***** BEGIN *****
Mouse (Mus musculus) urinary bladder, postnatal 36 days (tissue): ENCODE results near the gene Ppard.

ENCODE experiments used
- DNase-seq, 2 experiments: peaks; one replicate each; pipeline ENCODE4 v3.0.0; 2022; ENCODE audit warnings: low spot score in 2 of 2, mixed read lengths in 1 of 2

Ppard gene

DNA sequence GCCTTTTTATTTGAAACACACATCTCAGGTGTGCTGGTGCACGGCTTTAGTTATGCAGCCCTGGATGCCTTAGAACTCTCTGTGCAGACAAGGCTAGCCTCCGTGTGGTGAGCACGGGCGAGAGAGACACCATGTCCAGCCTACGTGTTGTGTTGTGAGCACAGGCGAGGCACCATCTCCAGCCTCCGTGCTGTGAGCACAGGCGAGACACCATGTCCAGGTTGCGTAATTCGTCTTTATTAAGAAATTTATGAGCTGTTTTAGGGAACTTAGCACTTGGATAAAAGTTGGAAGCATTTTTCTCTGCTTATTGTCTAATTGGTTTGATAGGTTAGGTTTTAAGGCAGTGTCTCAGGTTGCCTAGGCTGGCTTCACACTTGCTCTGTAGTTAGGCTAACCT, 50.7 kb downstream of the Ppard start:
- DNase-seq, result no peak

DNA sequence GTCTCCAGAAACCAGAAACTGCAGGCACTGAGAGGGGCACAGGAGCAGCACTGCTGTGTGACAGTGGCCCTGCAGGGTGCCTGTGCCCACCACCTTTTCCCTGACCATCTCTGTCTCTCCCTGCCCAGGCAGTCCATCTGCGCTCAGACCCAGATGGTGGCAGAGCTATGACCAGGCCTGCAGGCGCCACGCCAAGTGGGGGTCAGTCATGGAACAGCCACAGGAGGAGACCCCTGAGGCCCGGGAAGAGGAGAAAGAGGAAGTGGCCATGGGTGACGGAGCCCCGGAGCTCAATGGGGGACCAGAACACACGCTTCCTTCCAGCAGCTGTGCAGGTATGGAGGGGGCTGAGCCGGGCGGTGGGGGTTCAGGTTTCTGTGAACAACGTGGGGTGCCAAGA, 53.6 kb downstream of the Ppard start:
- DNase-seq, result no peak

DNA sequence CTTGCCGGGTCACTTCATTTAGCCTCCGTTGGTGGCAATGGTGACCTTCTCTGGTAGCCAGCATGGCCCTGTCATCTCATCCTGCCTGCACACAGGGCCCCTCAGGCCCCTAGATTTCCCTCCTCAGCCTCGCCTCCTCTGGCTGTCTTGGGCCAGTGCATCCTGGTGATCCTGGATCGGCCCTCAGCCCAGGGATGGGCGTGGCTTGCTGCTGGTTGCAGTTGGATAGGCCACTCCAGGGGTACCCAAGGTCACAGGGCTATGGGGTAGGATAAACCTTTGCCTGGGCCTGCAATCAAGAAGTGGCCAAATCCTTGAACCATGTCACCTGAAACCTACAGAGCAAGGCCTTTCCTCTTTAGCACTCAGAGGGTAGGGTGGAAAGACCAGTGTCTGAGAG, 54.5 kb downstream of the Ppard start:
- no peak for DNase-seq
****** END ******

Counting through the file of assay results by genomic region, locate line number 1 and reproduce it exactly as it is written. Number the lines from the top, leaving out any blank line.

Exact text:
Mouse (Mus musculus) urinary bladder, postnatal 36 days (tissue): ENCODE results near the gene Ppard.